How do you distinguish “good” imports from “harmful” imports? Canada is by far the largest source of steel and aluminum imports.  A good number of Canadian producers are affiliates of US steel and aluminum producers. Chinese steel imports ranked 11th out of all 2016 imports and represented less than one percent of U.S. domestic production. The U.S. actually exported more aluminum to China (730,355 tons) than it imported (518,773 tons) in 2016. In the current 232 investigations, the USW has already asked that Canada be excluded from any import restrictions.  “China’s the problem, not Canada or other countries which are following the rules,” said USW President Leo W. Gerard. Presumably Canadian imports are usually considered among the “good” imports. But given the recent trade flare ups with Canada involving softwood lumber, dairy, renegotiating NAFTA, and border adjustment taxes (BAT), it is no longer a given that the Trump administration will give any preferential treatment to Canada.

Import restrictions would not address the real problem of Chinese overcapacity. Any threatened import restrictions would do nothing to reduce the China’s excessive steel and aluminum production capacity. Many of Chinese steel and aluminum mills are inefficient, debt-laden “zombie” state-owned mills that need to be permanently shut down. If China doesn’t cut its production capacity and instead keeps churning out steel and aluminum and selling onto the global market, China’s surplus production will continue driving global prices down. No matter how high the United States tries to build a tariff wall, these U.S. import restrictions will do nothing to address the key cause of global price declines for steel and aluminum.

Import restrictions may trigger retaliation. Section 232 import restrictions have been referred to as the trade “nuclear option“because it is so hard to argue against measures allegedly used to protect a country’s national security interests. If the U.S. invokes “national security” to protect its steel and aluminum industries, other countries will likely claim similar national security interests to protect their own allegedly critical industries from imports. For example, China could claim its soybean industry needs protection from imported soybeans that come primarily from the United States.

Despite the harsh campaign rhetoric during the Trump presidential campaign, Trump as President recently touted the recently announced “early harvest” deal with China as “gigantic” and “Herculean” and as a reset of US-China trade relations. Though the Section 232 national security investigation would appear to be the perfect forum for Trump to single out Chinese steel and aluminum producers for indiscriminate production expansion, it is now unclear whether Trump will do so lest he jeopardize the budding relationship he has developed with President Xin Jinping. If Trump does go after Chinese steel and aluminum imports based on national security grounds, it seems certain China will retaliate and find some U.S. industry to target with its own counter-actions.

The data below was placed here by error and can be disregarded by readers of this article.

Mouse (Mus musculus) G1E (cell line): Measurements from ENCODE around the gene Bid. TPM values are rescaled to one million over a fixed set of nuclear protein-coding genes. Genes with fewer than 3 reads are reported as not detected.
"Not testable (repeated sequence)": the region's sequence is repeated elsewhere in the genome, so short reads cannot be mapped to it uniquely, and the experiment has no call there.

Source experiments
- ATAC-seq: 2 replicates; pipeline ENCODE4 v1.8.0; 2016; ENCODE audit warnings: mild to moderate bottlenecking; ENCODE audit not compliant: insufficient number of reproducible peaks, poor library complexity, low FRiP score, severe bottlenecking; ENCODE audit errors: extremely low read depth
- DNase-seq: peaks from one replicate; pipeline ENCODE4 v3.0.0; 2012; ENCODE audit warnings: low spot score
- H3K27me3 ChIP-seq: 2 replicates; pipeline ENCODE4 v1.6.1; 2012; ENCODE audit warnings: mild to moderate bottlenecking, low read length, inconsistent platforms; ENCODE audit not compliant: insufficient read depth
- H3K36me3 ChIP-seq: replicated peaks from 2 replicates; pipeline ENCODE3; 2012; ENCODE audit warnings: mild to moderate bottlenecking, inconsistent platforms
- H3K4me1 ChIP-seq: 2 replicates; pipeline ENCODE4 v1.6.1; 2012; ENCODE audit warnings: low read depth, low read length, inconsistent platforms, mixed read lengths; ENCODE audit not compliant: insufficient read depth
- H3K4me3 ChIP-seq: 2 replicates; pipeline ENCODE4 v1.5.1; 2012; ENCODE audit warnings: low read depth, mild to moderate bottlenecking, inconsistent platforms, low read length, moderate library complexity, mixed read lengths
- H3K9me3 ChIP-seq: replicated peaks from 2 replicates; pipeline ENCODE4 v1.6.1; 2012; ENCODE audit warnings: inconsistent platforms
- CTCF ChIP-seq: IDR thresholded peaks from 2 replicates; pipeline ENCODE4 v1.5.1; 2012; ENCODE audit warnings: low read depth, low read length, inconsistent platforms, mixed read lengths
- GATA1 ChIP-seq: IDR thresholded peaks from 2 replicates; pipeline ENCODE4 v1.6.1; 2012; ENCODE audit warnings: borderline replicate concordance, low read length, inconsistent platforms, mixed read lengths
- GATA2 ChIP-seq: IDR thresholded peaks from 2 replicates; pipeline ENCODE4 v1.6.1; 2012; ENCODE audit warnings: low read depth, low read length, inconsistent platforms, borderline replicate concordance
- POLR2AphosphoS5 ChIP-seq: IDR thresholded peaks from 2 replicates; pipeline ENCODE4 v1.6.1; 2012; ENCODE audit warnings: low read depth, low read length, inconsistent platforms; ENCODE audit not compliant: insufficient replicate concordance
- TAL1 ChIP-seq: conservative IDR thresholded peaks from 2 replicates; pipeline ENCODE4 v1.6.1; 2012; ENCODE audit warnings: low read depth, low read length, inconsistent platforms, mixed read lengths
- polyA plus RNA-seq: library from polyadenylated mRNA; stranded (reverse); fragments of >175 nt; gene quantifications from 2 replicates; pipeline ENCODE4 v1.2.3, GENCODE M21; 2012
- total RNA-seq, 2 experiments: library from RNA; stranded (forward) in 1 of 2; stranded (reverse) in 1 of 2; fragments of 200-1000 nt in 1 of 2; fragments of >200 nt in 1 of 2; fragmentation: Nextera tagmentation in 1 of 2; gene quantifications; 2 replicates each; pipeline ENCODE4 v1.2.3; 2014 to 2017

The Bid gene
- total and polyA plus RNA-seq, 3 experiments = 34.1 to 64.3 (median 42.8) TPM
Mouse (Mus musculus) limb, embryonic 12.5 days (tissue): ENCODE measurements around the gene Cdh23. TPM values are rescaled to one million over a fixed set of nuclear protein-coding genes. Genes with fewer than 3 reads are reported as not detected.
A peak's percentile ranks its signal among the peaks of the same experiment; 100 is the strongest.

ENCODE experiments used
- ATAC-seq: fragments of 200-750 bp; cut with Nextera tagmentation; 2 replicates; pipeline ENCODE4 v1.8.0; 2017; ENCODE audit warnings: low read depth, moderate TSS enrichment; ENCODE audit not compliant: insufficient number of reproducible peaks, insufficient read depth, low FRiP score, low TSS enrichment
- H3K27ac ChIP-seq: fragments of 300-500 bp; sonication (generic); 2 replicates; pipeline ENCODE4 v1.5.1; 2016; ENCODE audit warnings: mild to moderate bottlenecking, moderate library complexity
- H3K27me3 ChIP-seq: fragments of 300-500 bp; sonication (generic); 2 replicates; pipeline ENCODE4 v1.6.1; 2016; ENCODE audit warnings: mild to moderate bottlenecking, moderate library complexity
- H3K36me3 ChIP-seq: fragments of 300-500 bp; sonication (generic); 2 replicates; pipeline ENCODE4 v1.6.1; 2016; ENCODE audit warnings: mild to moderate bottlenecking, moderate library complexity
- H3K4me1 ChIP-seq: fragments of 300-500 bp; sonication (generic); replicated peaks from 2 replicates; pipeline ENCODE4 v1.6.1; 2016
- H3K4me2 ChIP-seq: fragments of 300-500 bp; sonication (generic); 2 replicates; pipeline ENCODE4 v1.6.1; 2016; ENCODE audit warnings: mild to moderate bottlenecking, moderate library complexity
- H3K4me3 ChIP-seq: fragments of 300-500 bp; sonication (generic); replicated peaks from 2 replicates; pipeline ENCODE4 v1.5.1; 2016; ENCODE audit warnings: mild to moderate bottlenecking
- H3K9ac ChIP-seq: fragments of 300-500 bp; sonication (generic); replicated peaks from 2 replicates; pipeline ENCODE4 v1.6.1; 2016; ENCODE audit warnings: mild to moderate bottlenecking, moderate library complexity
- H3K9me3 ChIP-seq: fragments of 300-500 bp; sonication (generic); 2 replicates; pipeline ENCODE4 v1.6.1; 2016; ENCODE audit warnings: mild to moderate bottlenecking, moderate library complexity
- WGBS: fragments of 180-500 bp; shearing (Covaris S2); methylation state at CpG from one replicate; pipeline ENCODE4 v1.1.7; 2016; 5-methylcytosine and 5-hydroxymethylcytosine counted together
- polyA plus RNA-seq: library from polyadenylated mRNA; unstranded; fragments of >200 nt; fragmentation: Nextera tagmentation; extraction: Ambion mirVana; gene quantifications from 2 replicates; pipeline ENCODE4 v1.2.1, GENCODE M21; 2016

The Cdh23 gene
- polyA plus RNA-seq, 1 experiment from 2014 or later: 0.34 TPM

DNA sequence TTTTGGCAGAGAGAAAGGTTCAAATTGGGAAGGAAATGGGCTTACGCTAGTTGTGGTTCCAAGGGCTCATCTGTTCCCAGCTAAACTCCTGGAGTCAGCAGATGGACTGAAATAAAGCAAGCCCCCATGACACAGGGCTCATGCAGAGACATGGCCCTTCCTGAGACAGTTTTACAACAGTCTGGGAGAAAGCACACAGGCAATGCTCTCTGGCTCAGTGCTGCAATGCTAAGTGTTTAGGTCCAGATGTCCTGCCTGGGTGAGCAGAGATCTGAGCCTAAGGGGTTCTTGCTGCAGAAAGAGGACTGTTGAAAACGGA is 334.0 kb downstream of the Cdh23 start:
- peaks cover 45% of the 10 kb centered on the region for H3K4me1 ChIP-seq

If these Section 232 investigations result in import restrictions on all steel and aluminum imports, or even just on Chinese imports, there is a very real possibility the following lose-lose scenario will ensue:

  • steel/ aluminum prices increase, but not enough for the U.S. steel/aluminum industries to improve enough to recover or add any new jobs;
  • downstream industries that use steel and aluminum get hammered by increased steel and aluminum prices and lose sales to cheaper foreign imports from companies that still have access on the global market to lower priced steel or aluminum;
  • key foreign allies get harmed by restrictions on all US imports;
  • China and other countries impose their own national security import restrictions in retaliation against the United States.

I would much prefer the DOC and President Trump come to recognize this is a weak national security case. Labelling steel or aluminum imports as a national security threat is neither necessary nor supportable by the facts. President Trump could take more moderate actions that may be enough to claim political victory while avoiding retaliation from global trading partners.

Dan Harris

Dan Harris is internationally regarded as a leading authority on legal matters related to doing business in China and in other emerging economies in Asia. Forbes Magazine, Business Week, Fortune Magazine, BBC News, The Wall Street Journal, The Washington Post, The Economist, CNBC, The New York Times, and many other major media players, have looked to him for his perspective on international law issues.